Supply Chain Compromise
Adversaries may manipulate products or product delivery mechanisms prior to receipt by the end user to achieve data or system compromise.
As software development strongly relies on popular open source projects and package manager repositories that are used as dependencies in many applications, these become targets for attackers as means to add malicious code to users of the dependency.  
For the adversaries, shifting "upstream" in the software supply chain increases the number of targets and the chances for a successful infection.
Supply chain compromise can take place at any stage of the supply chain including:
- Software development tools
- Software development environment
- Public or private source code repositories
- Source code in open source dependencies
- Software update/distribution mechanisms
- System and container images 
- Modified/counterfeit products to legitimate distributors
- Shipment interdiction.
While supply chain compromise can impact any component of hardware or software, attackers looking to gain execution have often focused on malicious additions to legitimate software in software distribution or update channels.   
To achieve this goal, adversaries may target the company’s software development or distribution pipeline, and compromise the Code Signing process, modifying the code distributed to the end user.
A patch management process should be implemented to check unused dependencies, unmaintained and/or previously vulnerable dependencies, unnecessary features, components, files, and documentation.
Continuous monitoring of vulnerability sources and the use of automatic and manual code review tools should also be implemented as well.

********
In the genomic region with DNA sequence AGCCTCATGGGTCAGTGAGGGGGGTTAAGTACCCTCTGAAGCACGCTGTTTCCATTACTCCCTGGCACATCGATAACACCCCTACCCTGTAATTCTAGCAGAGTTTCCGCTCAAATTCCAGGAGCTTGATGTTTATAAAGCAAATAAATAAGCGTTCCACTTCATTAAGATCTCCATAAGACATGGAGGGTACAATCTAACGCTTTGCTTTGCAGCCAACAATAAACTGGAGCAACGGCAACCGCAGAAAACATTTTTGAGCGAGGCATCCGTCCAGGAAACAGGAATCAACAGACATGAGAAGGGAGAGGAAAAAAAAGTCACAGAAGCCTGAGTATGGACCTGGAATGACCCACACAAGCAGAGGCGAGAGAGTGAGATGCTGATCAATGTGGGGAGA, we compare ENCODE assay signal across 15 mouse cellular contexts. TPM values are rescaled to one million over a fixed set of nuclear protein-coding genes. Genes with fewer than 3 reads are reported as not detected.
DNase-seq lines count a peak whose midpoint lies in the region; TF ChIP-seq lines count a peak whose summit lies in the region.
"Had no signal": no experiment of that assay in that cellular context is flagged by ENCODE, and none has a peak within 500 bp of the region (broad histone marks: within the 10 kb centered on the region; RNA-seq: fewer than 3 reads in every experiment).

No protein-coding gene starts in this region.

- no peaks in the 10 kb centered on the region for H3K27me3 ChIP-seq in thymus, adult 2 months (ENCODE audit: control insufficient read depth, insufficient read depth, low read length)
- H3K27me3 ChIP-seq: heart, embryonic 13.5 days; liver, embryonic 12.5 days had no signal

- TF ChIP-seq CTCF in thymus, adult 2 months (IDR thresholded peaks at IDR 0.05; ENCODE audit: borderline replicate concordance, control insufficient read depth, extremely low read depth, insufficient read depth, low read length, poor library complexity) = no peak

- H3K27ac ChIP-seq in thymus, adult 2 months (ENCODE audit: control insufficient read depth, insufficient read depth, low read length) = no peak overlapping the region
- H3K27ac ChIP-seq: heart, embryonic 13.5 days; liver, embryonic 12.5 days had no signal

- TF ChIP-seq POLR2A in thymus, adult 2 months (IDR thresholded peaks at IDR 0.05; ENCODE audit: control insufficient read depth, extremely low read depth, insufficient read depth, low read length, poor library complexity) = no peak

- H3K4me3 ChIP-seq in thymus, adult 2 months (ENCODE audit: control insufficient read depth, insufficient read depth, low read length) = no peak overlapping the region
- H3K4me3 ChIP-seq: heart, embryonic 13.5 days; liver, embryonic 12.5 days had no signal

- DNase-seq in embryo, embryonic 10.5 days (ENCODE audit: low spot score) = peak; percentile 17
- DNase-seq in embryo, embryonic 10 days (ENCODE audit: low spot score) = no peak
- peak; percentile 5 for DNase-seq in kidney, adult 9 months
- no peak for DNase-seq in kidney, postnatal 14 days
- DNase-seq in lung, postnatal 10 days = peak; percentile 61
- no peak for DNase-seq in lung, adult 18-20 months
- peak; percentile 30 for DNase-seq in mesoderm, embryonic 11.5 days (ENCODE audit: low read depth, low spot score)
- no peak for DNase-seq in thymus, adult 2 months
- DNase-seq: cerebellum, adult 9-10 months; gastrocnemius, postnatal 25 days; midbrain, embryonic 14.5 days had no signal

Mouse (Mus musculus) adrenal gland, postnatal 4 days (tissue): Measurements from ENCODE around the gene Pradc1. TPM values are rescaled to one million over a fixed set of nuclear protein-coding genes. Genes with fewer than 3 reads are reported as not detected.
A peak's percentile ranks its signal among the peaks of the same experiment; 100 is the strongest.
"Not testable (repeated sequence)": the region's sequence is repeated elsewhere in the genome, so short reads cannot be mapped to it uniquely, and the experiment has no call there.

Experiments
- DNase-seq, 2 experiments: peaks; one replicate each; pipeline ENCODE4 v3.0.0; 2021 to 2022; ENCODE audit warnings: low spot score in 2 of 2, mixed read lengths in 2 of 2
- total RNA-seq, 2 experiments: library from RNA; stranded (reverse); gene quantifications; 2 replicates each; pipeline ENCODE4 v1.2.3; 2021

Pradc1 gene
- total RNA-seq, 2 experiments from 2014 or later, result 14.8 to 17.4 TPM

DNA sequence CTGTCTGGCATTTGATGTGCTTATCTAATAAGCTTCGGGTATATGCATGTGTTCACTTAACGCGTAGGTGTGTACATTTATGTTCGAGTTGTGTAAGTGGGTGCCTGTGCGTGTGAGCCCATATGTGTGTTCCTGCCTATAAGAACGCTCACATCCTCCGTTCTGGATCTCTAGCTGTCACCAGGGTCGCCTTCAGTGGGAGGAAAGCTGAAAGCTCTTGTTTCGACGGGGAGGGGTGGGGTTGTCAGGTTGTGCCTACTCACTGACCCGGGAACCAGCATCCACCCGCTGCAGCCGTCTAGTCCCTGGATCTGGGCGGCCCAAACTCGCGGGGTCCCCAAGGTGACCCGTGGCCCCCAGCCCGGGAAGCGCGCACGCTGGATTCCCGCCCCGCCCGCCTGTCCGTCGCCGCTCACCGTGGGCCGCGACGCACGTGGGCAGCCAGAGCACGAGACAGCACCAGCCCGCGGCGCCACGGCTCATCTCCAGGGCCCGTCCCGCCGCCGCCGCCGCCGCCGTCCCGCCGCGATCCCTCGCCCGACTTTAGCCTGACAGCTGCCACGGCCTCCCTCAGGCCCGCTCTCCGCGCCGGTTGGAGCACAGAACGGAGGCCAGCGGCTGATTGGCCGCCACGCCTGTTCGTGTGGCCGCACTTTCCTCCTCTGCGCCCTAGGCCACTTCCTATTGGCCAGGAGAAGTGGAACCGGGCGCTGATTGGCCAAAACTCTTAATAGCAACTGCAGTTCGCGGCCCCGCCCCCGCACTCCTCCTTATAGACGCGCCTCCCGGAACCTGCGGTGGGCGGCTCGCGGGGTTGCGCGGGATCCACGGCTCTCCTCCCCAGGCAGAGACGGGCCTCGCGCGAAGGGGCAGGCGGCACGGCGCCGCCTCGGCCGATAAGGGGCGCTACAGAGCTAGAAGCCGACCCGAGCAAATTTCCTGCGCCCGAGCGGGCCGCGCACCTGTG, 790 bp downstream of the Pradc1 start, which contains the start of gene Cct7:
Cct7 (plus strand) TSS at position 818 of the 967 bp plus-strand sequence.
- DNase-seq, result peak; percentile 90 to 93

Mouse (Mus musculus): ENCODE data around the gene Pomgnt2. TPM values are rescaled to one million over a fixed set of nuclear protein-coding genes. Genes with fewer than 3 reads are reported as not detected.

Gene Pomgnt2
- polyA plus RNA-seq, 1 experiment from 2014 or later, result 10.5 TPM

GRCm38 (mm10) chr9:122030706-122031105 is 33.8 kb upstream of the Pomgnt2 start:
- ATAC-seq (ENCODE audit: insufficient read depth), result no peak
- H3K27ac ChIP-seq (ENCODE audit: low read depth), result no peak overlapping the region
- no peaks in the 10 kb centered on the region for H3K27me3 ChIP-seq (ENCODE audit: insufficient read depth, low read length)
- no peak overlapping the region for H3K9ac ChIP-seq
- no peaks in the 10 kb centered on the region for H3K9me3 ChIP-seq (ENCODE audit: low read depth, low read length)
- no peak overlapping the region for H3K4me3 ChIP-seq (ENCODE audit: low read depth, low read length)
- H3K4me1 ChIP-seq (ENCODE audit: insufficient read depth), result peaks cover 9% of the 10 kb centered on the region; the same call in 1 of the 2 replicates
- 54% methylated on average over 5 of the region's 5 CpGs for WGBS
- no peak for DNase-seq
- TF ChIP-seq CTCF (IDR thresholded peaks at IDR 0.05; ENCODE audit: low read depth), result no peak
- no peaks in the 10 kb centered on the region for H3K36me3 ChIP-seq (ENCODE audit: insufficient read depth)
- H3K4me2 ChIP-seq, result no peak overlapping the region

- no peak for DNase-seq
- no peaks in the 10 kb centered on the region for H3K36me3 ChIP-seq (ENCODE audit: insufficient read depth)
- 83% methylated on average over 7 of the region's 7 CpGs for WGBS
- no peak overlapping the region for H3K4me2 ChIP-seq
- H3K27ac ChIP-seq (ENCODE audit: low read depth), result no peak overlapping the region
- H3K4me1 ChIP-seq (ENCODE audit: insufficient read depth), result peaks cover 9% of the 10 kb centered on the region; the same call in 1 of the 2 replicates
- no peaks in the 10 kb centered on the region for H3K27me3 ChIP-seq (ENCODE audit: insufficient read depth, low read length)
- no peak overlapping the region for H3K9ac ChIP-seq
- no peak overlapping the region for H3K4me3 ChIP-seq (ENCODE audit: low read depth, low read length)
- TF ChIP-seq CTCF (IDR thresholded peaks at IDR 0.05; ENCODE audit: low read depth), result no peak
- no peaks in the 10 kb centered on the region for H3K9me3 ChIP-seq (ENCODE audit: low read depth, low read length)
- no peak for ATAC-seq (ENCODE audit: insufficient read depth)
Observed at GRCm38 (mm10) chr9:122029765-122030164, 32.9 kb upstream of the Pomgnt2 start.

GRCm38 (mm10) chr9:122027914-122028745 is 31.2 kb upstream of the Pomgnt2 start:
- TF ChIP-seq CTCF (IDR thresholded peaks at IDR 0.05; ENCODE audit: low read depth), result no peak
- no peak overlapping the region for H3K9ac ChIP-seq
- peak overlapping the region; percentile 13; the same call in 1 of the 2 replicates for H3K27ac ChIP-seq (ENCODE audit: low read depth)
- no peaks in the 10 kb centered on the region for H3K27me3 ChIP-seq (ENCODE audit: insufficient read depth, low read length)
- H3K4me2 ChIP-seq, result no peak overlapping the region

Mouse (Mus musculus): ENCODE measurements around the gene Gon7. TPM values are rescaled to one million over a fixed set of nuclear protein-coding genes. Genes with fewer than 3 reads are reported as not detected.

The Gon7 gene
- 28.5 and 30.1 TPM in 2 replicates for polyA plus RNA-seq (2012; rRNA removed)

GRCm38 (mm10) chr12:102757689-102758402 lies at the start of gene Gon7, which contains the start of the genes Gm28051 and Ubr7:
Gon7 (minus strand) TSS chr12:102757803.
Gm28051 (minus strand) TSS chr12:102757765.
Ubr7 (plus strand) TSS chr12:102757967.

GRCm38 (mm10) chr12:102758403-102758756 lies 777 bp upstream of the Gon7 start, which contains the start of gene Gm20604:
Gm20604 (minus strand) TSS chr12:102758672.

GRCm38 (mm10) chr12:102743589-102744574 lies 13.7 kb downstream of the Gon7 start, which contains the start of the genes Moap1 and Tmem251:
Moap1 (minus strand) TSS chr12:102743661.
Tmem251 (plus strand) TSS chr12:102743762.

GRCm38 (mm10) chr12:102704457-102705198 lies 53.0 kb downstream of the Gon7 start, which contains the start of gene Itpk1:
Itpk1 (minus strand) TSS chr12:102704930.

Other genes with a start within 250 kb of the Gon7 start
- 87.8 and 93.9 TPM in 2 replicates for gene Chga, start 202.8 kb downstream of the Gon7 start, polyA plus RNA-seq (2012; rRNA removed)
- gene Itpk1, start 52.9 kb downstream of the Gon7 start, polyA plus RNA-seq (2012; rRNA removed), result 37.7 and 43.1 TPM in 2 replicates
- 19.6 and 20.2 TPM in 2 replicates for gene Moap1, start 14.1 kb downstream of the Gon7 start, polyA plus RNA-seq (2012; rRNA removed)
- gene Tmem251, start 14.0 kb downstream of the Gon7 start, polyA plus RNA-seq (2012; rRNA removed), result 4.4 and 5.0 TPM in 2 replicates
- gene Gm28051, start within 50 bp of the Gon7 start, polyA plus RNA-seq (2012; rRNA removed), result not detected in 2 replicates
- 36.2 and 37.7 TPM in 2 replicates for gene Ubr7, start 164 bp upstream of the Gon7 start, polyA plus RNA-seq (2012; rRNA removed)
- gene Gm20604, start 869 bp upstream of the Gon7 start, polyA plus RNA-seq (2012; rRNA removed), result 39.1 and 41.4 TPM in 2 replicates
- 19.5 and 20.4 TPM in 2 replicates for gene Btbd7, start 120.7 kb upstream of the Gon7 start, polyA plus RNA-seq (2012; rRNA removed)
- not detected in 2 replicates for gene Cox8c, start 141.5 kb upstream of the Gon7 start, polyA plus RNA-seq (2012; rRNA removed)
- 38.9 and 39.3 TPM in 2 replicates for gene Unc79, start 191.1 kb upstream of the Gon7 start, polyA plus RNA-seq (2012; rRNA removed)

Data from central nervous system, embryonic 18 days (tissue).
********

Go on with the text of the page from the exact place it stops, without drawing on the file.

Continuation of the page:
Use verification of distributed binaries through hash checking or other integrity checking mechanisms. Scan downloads for malicious signatures and attempt to test software and updates prior to deployment while taking note of potential suspicious activity. Perform physical inspection of hardware to look for potential tampering.
- Trendmicro. (2018, November 29). Hacker Infects Node.js Package to Steal from Bitcoin Wallets. Retrieved April 10, 2019.
- MITRE ATT&CK
- IBM Support. (2017, April 26). Storwize USB Initialization Tool may contain malicious code. Retrieved May 28, 2019.
- Schneider Electric. (2018, August 24). Security Notification – USB Removable Media Provided With Conext Combox and Conext Battery Monitor. Retrieved May 28, 2019.
- Avast Threat Intelligence Team. (2018, March 8). New investigations into the CCleaner incident point to a possible third stage that had keylogger capacities. Retrieved March 15, 2018.
- Windows Defender Research. (2018, March 7). Behavior monitoring combined with machine learning spoils a massive Dofoil coin mining campaign. Retrieved March 20, 2018.
- Command Five Pty Ltd. (2011, September). SK Hack by an Advanced Persistent Threat. Retrieved April 6, 2018.
- O'Gorman, G., and McDonald, G.. (2012, September 6). The Elderwood Project. Retrieved February 15, 2018.
- OWASP. (2018, February 23). OWASP Top Ten Project. Retrieved April 3, 2018.